After arresting Henry, Coleman said, investigators found more devices in his backpack that they have identified as stolen property, including a MacBook Pro and a pair of new Beats by Dr. Dre Headphones still in the box. They also found another set of Beats Headphones, an Apple iPad Mini, an Apple iPod and an iPhone, which were taken for further investigation. 

A subsequent search of his house also turned up a black Apple Macbook that was identified as stolen property, Coleman said. 

Henry was charged with grand larceny and possession of stolen property. He was released on his own recognizance on Wednesday night and is due back in court in January. He has not yet entered a plea. According to Coleman, police are attempting to locate owners of the items they found, and more charges will be added when owners are located. 

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Boeing, 2 more firms promise jobs for Utah tax credits

The Governor’s Office of Economic Development on Thursday said it has approved tax incentives for Boeing and two other companies that have promised to create a total of 819 new jobs in Utah.

• Boeing will receive a $1.4 million post-performance tax credit if it creates 104 manufacturing jobs at its Salt Lake City plant over the next 20 years.

The jobs will pay at least 125 percent of Salt Lake County’s average yearly wage. Wages over the life of the incentive will exceed $146 million. Boeing will pay close to $5.5 million in new state taxes over the period, GOED said.

In March Boeing said it would assemble horizontal stabilizers for its 787-9 passenger jets in Utah. Boeing currently makes the stabilizers overseas, and needs a second manufacturing location, GOED spokesman Michael Sullivan said.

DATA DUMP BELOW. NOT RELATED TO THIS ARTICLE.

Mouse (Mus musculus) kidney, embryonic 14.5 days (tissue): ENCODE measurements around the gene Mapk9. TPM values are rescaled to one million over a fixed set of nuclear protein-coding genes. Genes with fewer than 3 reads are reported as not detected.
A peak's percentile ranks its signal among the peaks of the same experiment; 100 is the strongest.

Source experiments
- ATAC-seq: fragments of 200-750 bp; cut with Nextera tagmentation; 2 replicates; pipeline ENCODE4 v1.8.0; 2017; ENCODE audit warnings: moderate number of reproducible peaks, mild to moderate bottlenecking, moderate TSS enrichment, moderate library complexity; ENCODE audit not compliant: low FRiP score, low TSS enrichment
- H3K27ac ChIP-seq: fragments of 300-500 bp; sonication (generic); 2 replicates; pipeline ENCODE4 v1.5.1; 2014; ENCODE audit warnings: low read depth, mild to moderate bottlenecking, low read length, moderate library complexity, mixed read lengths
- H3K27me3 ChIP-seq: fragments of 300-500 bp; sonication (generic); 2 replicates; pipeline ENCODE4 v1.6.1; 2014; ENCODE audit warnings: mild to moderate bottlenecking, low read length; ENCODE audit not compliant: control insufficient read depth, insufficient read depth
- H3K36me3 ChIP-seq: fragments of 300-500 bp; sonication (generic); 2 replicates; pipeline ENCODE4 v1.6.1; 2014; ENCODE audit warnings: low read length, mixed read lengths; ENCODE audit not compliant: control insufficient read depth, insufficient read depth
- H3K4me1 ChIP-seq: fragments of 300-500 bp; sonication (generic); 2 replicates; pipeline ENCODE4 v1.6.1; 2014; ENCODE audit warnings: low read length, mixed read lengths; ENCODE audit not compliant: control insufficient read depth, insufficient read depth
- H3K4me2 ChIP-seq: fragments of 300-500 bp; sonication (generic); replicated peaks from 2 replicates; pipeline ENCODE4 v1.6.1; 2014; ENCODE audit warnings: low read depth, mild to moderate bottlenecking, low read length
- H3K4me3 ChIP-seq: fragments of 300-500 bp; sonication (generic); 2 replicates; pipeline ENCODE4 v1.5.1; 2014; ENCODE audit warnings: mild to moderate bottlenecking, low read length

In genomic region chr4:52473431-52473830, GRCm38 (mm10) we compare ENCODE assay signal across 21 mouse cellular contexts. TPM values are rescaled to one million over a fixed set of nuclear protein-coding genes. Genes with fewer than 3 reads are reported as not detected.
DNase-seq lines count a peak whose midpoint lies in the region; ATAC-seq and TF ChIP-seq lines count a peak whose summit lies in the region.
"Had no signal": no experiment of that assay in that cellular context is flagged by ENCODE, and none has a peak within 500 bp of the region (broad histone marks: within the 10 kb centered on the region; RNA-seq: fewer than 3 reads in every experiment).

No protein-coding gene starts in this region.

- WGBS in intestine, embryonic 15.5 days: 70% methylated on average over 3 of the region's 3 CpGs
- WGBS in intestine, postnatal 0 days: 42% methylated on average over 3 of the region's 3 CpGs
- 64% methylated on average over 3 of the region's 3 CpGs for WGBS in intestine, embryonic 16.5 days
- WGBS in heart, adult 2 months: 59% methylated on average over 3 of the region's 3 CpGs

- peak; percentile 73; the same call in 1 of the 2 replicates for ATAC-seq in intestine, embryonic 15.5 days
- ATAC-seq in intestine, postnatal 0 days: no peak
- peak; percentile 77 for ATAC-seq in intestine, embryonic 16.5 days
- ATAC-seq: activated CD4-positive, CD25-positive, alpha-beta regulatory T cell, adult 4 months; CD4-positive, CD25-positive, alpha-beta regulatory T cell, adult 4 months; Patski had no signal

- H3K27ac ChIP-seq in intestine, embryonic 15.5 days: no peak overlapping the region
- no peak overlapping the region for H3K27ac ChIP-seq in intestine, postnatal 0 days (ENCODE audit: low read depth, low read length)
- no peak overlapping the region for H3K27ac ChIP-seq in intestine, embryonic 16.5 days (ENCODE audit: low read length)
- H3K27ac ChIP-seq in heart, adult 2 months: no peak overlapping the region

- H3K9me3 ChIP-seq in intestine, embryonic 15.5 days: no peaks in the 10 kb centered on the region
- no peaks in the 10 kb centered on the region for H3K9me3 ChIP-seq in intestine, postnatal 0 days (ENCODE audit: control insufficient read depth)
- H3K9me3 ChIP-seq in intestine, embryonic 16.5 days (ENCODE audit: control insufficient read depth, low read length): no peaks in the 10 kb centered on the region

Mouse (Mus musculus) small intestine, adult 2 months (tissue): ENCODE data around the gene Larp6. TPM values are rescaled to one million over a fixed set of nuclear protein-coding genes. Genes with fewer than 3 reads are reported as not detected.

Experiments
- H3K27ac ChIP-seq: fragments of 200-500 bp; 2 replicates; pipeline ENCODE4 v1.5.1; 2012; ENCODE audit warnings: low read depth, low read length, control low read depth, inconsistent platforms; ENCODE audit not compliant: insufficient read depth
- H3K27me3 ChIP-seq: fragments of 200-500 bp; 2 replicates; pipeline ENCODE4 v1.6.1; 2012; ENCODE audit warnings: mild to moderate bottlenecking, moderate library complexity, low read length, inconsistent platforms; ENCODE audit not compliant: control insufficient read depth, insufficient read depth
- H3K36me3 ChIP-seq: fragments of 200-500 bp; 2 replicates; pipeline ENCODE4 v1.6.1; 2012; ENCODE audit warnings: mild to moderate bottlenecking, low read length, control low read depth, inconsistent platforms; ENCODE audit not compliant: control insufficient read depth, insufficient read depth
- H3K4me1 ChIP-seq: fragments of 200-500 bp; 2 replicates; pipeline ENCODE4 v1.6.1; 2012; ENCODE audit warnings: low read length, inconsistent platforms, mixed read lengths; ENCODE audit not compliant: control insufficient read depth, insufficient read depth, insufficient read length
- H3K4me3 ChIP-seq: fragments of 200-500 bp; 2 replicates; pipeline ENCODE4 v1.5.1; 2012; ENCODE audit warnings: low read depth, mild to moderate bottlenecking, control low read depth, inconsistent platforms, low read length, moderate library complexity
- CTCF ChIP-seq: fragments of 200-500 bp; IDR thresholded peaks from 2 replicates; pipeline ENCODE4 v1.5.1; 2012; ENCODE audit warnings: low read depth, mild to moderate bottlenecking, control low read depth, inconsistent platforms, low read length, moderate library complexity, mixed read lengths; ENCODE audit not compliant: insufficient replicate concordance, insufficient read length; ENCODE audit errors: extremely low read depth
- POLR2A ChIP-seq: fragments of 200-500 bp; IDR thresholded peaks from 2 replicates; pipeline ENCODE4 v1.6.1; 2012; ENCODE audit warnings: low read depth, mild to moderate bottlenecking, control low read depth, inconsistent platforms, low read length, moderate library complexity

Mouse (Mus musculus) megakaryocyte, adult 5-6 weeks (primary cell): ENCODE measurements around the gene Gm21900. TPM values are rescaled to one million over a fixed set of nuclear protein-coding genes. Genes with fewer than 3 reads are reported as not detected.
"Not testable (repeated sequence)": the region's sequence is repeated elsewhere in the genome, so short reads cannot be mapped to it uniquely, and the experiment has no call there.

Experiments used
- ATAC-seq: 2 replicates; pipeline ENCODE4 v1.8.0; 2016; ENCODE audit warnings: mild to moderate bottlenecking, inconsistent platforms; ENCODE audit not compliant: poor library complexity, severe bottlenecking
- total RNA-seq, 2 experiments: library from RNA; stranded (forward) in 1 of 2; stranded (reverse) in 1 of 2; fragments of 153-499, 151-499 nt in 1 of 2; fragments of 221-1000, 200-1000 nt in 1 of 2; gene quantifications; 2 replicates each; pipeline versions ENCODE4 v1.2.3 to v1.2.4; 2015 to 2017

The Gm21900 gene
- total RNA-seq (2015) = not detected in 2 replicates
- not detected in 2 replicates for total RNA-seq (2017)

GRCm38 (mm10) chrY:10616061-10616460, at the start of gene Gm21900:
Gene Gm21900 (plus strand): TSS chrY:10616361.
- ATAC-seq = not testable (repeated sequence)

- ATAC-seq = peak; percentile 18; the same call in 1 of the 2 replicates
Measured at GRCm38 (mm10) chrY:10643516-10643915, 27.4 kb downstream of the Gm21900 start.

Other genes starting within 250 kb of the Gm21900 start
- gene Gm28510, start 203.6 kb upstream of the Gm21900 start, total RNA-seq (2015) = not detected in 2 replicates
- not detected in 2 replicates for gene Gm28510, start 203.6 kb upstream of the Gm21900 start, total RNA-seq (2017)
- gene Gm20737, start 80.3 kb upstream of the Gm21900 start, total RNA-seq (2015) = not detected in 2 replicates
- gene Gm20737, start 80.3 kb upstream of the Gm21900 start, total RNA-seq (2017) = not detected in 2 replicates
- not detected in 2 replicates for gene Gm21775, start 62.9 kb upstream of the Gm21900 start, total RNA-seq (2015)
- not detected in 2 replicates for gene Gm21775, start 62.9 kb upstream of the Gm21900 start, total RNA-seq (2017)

• Instructure, a Sandy-based education software maker, will receive a $1.9 million post-performance tax credit if it creates 655 new jobs in Utah over seven years.

Like Boeing, Infrastructure will pay average annual wages that are 125 percent of Salt Lake County’s yearly annual wage. The wages will total about $235 million.

Infrastructure will pay more than $9.4 million in sales taxes over the period.

• Orbit Irrigation Products has agreed to move 60 jobs to Utah from Asia to their North Salt Lake manufacturing site in the next decade. In return, the Bountiful-based company will receive a $2.4 million tax credit.

Wages over the lifetime of the agreement will total more than $68 million. The employees will earn 125 percent of the average Davis County annual yearly wage.

Orbit also will pay $22.2 million in new state taxes.


Boeing’s 747-8 freighter improves performance but loses orders

A Dubai lessor canceled orders for five 747-8s, though Boeing won two new orders. Boeing says the airplane’s performance is now improved and is close to the original specification.

The troubled airplane leasing unit of Dubai Aerospace Enterprise (DAE) , based in the United Arab Emirates, has canceled orders for five 747-8 freighter jets, Boeing said Thursday.

Partially offsetting that, Boeing in the past week also added a single order for two 747-8 freighters from an unidentified customer. The cancelations come as Boeing has significantly improved the performance of the most recently delivered models of the jet.

The net loss of three orders for the jumbo jets is valued at just over $1 billion at list prices. However, allowing for standard industry discounts, based on market pricing data from aircraft valuation firm Avitas, the estimated actual net loss to Boeing is about $560 million.

Separately, Boeing said an order for one 767 was canceled. The company order Web site shows that this was a 767-300ER canceled by Air Astana, flag carrier of Kazakhstan. Air Astana retains orders for three 767s and three 787 Dreamliners.

DAE’s move reflects its shriveled ambitions.

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Garden City Regional (KGCK), Kansas: Number of passengers at airport soars

Passenger boardings at the Garden City Regional Airport have soared since it began offering new routes to Dallas-Fort Worth this year.